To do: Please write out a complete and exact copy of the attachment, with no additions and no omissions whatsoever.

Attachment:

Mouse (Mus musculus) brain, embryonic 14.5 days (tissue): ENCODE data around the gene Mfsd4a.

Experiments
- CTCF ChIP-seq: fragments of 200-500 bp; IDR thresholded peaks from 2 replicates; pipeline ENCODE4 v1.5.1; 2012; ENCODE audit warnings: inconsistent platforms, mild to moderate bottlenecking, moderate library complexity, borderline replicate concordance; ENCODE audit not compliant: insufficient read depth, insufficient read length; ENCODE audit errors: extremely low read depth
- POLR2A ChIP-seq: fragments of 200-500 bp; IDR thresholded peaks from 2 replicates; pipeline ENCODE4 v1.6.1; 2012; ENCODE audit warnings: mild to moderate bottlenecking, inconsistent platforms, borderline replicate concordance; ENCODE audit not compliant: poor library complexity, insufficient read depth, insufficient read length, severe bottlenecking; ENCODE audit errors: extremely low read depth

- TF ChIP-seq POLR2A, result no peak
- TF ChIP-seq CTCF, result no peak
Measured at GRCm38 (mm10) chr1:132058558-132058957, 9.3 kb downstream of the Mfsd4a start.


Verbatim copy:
Mouse (Mus musculus) brain, embryonic 14.5 days (tissue): ENCODE data around the gene Mfsd4a.

Experiments
- CTCF ChIP-seq: fragments of 200-500 bp; IDR thresholded peaks from 2 replicates; pipeline ENCODE4 v1.5.1; 2012; ENCODE audit warnings: inconsistent platforms, mild to moderate bottlenecking, moderate library complexity, borderline replicate concordance; ENCODE audit not compliant: insufficient read depth, insufficient read length; ENCODE audit errors: extremely low read depth
- POLR2A ChIP-seq: fragments of 200-500 bp; IDR thresholded peaks from 2 replicates; pipeline ENCODE4 v1.6.1; 2012; ENCODE audit warnings: mild to moderate bottlenecking, inconsistent platforms, borderline replicate concordance; ENCODE audit not compliant: poor library complexity, insufficient read depth, insufficient read length, severe bottlenecking; ENCODE audit errors: extremely low read depth

- TF ChIP-seq POLR2A, result no peak
- TF ChIP-seq CTCF, result no peak
Measured at GRCm38 (mm10) chr1:132058558-132058957, 9.3 kb downstream of the Mfsd4a start.